Driving, Drinking, and Drug Use

21. Prevalence of Alcohol Use Among Drivers in US

"The 2007 NRS found a dramatic decline in the number of drinking drivers with BACs [Blood Alcohol Content] at or above the current legal limit of 0.08 g/dL* on weekend nights compared to previous surveys (Figure 1). In 1973, 7.5% of drivers NHTSA’s National Center for Statistics and Analysis had BACs at or above 0.08 g/dL. In 2007, there were only 2.2% of drivers with a BAC at or above the current legal limit. This represents a decline of 71% in the percentage of alcohol-impaired drivers on the road on weekend nights. Similar declines were found at other BAC levels. For example, the percentage of drinking drivers (any positive BAC) declined almost as much over this time period, but one cannot infer impairment at very low BACs."

Compton, Richard and Berning, Amy, "Results of the 2007 National Roadside Survey of Alcohol and Drug Use by Drivers" (Washington, DC: Dept. of Transportation, National Highway Traffic Safety Administration, July 2009), DOT HS 811 175, p. 1.

22. Odds Ratio of Fatal Motor Vehicle Crash Associated With Various Substances

"The estimated odds ratios of fatal motor vehicle crashes associated with different drugs reported in this population-based case-control analysis are generally consistent with previous studies (Bedard et al., 2007; Brault et al., 2004; Laumon et al., 2005; Mathijssen and Houwing, 2005; Movig et al., 2004; Mura et al., 2003). For instance, in a case-control study conducted in the Netherlands, Movig et al. (2004) found that 11.8% of the drivers who were seriously injured in crashes and 6.0% of the drivers who were not involved in crashes tested positive for marijuana, yielding an odds ratio of 2.1 (95% CI: 1.1, 4.0). A study of drivers aged 18 to 69 years of age in Norway revealed that the incidence of crashes was more than two times higher for individuals the week after benzodiazepine-like hypnotics were dispensed compared to unexposed person time (Gustavsen et al., 2008). A meta-analysis of epidemiological studies showed that motor vehicle crash risk for benzodiazepine users was 60–80% higher than for nonusers (Dassanayake et al., 2011). It is also evident that crash risk in drivers with depression is particularly high at the initiation of antidepressant treatment and when antidepressant treatment regimen changes (Orriols et al., 2012)."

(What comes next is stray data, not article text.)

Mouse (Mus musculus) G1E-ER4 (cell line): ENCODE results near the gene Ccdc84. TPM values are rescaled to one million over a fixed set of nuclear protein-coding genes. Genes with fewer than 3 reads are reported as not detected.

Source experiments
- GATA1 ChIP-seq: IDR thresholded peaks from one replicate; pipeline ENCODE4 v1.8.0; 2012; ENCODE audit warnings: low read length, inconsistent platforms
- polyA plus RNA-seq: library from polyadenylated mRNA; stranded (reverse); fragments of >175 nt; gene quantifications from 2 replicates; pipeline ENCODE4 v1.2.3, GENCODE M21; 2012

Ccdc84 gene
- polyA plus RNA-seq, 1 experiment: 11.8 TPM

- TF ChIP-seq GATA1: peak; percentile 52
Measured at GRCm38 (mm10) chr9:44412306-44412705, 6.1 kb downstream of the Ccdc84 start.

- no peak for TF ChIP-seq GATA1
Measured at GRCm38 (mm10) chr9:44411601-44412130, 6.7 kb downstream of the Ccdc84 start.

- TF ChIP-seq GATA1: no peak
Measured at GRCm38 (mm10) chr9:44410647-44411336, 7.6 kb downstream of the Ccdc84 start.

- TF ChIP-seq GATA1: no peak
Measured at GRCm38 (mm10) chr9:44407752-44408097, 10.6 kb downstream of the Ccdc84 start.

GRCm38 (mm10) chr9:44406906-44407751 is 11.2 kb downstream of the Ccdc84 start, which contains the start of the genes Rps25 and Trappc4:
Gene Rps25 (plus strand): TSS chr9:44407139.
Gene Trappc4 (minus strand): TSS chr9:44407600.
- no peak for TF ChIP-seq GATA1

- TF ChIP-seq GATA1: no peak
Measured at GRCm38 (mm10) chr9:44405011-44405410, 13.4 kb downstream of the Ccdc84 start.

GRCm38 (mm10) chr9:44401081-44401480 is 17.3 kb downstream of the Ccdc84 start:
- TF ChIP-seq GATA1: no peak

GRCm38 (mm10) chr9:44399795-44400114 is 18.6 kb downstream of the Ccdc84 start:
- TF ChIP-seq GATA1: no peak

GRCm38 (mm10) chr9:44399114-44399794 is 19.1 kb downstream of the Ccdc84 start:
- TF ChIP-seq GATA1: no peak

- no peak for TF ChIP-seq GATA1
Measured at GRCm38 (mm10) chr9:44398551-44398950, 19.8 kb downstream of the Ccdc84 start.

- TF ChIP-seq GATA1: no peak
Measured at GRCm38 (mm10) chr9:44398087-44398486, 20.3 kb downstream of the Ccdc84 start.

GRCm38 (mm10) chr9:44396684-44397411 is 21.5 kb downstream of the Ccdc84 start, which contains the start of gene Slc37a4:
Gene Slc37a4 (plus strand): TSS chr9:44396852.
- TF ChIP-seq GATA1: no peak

Guohua Li, Joanne E. Brady, and Qixuan Chen. Drug use and fatal motor vehicle crashes: A case-control study. Accident Analysis and Prevention 60 (2013) 205–210. http://dx.doi.org/10.1016/j.aa....

23. Prevalence and Trends in Alcohol Use by Drivers in the US

"The comparison of the BAC [Blood Alcohol Content] test results from the four NRS [National Roadside Survey] studies suggests that, during the most recent decade, there continues to be a downward trend in the proportion of drivers with positive BACs21 on U.S. roads on weekend nights, from 36.1 percent in 1973, 25.9 percent in 1986, 16.9 percent in 1996, to a low of 12.4 percent in 2007. Though the response rates we achieved in the 2007 NRS are somewhat lower than NRS studies conducted in previous decades, they are still well above those obtained with Random Digit-Dialing telephone surveys, which currently are typically lower than 50 percent (Battaglia, Frankel, & Link, 2008). We also obtained PAS [Passive Alcohol Sensor] readings from well over 90 percent of these drivers who did not provide actual breath tests. This allowed us to impute BAC values for nearly every driver eligible for an interview. Since the 1996 NRS, the proportion of drivers with BACs .08 g/dL or above on the road has declined substantially from 4.3 percent in 1996 to 2.2 percent in 2007.